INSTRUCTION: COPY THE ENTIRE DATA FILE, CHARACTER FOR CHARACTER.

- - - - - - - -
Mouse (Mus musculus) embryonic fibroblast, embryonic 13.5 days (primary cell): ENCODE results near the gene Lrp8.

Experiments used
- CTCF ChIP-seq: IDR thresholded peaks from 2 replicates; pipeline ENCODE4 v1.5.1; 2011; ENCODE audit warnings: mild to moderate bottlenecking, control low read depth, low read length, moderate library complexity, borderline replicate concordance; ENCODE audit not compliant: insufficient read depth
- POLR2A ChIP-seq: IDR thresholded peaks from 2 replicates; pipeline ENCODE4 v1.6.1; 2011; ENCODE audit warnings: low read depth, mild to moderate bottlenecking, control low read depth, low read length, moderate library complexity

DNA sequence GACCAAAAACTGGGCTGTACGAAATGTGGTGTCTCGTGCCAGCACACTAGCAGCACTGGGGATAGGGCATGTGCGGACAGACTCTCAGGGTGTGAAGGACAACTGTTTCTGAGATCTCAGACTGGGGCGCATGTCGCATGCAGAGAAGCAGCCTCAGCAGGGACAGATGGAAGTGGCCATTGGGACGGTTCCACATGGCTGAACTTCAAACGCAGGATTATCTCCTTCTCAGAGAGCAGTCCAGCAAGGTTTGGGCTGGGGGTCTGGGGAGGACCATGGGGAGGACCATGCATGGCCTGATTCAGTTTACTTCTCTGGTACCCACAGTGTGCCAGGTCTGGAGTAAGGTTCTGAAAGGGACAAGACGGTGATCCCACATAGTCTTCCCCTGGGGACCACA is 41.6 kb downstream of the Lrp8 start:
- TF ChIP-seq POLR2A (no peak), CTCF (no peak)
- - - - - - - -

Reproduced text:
Mouse (Mus musculus) embryonic fibroblast, embryonic 13.5 days (primary cell): ENCODE results near the gene Lrp8.

Experiments used
- CTCF ChIP-seq: IDR thresholded peaks from 2 replicates; pipeline ENCODE4 v1.5.1; 2011; ENCODE audit warnings: mild to moderate bottlenecking, control low read depth, low read length, moderate library complexity, borderline replicate concordance; ENCODE audit not compliant: insufficient read depth
- POLR2A ChIP-seq: IDR thresholded peaks from 2 replicates; pipeline ENCODE4 v1.6.1; 2011; ENCODE audit warnings: low read depth, mild to moderate bottlenecking, control low read depth, low read length, moderate library complexity

DNA sequence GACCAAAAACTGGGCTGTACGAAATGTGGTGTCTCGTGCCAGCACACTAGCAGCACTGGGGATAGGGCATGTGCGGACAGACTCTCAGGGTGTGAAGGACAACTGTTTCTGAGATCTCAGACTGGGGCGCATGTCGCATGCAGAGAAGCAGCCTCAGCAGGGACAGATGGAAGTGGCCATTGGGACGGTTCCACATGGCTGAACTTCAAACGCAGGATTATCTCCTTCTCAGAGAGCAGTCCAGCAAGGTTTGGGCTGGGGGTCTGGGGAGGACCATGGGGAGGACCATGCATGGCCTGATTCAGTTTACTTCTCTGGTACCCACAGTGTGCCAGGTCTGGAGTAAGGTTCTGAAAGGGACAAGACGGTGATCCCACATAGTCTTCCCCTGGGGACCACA is 41.6 kb downstream of the Lrp8 start:
- TF ChIP-seq POLR2A (no peak), CTCF (no peak)